Mom Shares Why You Should Bring the Grandparents on Vacation

Grandparents are the backbone of many families. Not only are they beloved by their grandchildren, they allow working parents to balance childcare and their jobs—and in some cases, they give moms and dads some much-needed time off from their kids on vacation.

One mom, Amanda Hopper, shared a hilarious video of her husband leaving her baby outside her parents’ hotel room. He sits the child up outside their door and knocks, before running back to his own room. The baby begins to follow him, until the grandparents appear—and are delighted with their surprise delivery.

Hopper told Newsweek: “At the end of the video you can hear my mom laugh and say ‘I love it’. We don’t live close so they love any time they can get with the kids. It was wonderful to have them there.”

Amanda Hopper and her husband leave the baby with the grandparents on vacation. It’s good to have some extra help on hand.

Amanda Hopper
Some commenters agreed that going on vacation with grandparents – as long as they are happy to help out with young children – is great for everyone involved. Grandparents get some quality time with the kids, while parents are grateful for the extra pairs of hands. “I am a grandmother and I approve of this message,” one person wrote.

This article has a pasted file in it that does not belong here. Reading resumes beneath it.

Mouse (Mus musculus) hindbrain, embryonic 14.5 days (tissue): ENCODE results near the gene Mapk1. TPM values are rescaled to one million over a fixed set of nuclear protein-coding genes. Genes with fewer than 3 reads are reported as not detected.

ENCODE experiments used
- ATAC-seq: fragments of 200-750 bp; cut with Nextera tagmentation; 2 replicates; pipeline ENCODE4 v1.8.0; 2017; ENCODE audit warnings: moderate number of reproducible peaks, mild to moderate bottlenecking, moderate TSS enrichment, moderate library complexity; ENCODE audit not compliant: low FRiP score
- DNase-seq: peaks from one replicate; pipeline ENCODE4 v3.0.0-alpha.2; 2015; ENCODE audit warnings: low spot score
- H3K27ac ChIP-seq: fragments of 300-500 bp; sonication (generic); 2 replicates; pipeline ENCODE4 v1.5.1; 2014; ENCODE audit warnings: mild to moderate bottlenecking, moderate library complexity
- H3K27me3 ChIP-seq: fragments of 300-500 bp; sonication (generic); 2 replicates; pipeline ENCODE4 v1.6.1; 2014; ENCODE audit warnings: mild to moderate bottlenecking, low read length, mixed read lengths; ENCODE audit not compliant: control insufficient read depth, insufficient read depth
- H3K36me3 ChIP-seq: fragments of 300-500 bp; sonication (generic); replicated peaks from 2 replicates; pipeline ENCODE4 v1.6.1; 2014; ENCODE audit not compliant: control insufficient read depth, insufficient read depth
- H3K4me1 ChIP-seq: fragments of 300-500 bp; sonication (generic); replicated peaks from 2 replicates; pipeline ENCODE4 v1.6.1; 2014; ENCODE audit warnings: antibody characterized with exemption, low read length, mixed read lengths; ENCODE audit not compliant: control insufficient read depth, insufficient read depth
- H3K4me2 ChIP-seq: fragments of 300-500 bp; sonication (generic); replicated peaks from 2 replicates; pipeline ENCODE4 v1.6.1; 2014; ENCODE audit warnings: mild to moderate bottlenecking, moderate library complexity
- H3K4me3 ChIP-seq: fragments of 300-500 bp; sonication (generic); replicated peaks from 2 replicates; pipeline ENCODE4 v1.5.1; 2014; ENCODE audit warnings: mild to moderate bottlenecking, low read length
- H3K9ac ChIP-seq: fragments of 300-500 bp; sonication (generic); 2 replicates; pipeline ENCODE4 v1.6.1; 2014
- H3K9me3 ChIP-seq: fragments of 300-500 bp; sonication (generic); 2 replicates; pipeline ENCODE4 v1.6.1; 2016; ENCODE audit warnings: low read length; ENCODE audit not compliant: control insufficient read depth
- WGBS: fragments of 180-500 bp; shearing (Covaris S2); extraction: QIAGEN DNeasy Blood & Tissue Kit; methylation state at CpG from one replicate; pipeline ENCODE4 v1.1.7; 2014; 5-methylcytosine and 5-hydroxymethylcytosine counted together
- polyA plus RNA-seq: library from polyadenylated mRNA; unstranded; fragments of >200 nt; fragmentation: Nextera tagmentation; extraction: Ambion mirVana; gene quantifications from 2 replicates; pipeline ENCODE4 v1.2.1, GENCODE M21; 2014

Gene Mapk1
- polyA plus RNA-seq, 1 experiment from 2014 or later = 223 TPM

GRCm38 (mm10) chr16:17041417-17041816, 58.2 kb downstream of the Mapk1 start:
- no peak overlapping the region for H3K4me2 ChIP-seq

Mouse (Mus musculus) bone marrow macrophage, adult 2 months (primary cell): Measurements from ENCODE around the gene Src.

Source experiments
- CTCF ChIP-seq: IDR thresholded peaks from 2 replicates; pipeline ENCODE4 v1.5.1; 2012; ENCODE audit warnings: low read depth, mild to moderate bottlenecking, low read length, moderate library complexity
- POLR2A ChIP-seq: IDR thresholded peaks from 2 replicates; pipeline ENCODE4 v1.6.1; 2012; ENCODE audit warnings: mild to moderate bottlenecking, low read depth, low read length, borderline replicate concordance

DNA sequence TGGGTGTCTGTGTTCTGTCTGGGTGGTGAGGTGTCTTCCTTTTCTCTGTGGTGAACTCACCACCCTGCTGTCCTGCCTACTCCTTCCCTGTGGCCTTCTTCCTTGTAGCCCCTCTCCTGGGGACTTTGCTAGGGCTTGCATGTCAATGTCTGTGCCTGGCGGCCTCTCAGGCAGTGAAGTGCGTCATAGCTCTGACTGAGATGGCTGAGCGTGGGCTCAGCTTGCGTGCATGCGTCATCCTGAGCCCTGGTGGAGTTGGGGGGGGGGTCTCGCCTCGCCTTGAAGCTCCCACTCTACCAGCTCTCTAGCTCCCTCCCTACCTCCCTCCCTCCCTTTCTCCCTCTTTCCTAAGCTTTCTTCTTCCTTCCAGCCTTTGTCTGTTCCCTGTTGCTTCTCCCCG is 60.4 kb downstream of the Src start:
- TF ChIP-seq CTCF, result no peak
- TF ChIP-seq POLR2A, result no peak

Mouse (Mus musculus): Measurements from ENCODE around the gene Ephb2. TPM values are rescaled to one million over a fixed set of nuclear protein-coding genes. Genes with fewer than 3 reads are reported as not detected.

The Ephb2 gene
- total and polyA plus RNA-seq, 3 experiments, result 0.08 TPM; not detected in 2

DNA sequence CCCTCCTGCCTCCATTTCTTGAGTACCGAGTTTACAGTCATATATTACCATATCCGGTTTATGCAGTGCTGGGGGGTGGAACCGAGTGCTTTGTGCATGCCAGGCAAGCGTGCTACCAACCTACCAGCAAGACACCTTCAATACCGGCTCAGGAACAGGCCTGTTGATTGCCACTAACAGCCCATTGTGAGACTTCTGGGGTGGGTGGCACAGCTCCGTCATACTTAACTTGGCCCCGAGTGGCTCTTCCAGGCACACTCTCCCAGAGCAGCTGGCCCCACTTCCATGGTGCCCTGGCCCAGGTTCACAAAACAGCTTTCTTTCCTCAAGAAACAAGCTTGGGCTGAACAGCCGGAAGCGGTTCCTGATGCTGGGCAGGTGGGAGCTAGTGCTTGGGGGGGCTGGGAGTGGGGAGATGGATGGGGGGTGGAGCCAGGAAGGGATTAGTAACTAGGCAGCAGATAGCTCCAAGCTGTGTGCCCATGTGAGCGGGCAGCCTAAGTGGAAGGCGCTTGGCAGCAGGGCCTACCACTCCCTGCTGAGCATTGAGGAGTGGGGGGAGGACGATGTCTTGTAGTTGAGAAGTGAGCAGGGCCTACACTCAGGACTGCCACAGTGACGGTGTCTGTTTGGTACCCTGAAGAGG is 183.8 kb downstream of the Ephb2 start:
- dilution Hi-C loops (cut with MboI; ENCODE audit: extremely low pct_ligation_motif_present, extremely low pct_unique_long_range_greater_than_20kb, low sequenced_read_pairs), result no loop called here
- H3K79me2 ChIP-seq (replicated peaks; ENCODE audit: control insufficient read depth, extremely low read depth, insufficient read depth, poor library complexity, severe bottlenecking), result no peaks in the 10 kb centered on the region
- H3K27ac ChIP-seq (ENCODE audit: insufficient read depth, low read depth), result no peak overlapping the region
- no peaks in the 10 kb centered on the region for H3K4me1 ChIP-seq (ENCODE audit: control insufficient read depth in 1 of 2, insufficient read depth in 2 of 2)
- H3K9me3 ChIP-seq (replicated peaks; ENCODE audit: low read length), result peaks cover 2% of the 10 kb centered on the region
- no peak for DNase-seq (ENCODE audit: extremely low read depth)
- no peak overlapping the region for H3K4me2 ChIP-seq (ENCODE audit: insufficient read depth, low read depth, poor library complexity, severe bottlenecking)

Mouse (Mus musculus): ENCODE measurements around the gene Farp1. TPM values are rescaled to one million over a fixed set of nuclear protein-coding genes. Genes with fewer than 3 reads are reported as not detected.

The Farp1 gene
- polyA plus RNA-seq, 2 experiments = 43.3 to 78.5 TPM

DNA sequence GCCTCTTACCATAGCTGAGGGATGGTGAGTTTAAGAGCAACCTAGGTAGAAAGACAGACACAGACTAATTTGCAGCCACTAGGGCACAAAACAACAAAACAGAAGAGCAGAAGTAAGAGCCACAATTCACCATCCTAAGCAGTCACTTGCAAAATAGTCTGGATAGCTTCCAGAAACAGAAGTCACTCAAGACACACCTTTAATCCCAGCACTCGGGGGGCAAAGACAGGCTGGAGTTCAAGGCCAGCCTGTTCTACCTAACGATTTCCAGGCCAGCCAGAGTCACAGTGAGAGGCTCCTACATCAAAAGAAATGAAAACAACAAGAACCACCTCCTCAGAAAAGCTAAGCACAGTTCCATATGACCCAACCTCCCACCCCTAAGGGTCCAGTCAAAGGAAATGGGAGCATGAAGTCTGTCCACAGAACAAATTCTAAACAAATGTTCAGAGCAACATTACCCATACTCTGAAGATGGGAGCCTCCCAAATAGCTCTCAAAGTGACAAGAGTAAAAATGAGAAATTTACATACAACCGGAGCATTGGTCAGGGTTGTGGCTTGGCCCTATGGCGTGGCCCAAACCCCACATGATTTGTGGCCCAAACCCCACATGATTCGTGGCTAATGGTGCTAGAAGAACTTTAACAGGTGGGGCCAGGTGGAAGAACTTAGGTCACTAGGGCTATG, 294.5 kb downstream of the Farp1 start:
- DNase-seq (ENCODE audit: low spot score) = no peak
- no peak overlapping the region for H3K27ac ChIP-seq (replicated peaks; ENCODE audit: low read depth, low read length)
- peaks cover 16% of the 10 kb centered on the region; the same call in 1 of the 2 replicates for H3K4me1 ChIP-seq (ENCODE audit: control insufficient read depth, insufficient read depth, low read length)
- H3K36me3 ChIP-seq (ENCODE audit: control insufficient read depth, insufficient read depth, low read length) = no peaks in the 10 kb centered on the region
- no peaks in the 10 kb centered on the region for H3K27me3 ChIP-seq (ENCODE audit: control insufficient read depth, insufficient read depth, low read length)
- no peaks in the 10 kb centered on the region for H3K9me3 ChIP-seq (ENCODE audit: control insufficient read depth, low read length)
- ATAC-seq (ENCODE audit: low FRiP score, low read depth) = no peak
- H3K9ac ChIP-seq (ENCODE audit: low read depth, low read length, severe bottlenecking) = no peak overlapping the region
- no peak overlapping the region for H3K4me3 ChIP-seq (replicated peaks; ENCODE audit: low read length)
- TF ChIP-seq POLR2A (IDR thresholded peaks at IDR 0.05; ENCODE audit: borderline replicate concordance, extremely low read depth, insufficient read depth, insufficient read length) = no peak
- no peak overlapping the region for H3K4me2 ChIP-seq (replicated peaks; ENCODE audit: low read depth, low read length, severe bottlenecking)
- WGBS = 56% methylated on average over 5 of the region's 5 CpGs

Another added: “Speaking as one of those grandparents, drop them babies off any time… We love it.”

Someone else said: “I’m the grandma & enjoy the chance to vacation together & have the chance to make memories with my grandkids.”

A survey by the insurance firm SunLife shows that more than half of grandparents in the U.K. provide childcare during the working week, giving up more than four hours a day on average. Without this support, many parents—and moms in particular—would struggle to balance work and childcare.

Research by the University of Oxford showed that a high level of grandparental involvement increases the wellbeing of children. A study of more than 1,500 children showed that those with a high level of grandparental involvement had fewer emotional and behavioural problems.

Some researchers have noted that children who have grandparents involved in caretaking may have better mental health outcomes. For example, one study assessing the role of grandparents on the mental health of African-American young people found that having a grandparent in the household was associated with lower instances of depressive symptoms.

If you have a parenting dilemma, let us know via life@newsweek.com. We can ask experts for advice, and your story could be featured in Newsweek.

Uncommon Knowledge Newsweek is committed to challenging conventional wisdom and finding connections in the search for common ground.

Newsweek is committed to challenging conventional wisdom and finding connections in the search for common ground.

Read More

By admin

Leave a Reply